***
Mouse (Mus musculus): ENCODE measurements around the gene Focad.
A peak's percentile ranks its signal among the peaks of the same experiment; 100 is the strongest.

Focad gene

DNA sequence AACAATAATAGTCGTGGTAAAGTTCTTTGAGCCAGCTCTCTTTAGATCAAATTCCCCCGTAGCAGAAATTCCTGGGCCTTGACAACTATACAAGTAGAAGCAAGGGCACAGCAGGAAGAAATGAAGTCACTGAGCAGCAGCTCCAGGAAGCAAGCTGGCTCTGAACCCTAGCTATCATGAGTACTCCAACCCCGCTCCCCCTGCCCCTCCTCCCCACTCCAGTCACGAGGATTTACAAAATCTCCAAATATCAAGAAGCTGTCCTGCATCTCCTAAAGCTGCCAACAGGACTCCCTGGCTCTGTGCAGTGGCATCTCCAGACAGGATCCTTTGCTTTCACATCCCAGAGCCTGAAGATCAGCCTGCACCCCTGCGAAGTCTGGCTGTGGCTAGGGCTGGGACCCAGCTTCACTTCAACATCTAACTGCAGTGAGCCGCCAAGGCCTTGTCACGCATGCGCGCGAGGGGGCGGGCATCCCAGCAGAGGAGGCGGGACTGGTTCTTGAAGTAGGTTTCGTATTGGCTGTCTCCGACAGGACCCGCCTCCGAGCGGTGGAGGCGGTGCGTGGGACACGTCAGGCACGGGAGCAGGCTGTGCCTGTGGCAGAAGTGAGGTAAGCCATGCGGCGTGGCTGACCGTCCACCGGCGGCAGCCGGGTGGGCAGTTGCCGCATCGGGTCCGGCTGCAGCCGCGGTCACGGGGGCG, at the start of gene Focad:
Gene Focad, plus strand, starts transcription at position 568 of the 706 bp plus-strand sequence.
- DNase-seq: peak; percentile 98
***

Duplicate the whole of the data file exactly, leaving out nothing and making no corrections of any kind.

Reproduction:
Mouse (Mus musculus): ENCODE measurements around the gene Focad.
A peak's percentile ranks its signal among the peaks of the same experiment; 100 is the strongest.

Focad gene

DNA sequence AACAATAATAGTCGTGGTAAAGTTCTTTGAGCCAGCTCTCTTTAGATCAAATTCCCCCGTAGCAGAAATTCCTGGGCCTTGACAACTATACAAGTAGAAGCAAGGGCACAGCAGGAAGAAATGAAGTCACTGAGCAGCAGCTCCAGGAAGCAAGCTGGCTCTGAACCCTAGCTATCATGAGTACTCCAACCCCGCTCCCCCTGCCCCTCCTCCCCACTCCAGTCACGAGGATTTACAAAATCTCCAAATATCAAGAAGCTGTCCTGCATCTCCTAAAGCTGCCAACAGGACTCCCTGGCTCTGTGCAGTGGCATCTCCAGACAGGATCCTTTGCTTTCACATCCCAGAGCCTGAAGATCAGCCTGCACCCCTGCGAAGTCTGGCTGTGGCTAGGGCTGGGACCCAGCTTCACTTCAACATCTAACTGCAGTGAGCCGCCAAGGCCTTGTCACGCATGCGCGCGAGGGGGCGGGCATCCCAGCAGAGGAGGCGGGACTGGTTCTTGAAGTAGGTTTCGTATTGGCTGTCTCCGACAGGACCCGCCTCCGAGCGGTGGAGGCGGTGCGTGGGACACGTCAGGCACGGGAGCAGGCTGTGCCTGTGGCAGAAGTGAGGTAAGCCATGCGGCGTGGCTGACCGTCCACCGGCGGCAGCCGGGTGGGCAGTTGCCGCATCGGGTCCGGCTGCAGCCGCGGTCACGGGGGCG, at the start of gene Focad:
Gene Focad, plus strand, starts transcription at position 568 of the 706 bp plus-strand sequence.
- DNase-seq: peak; percentile 98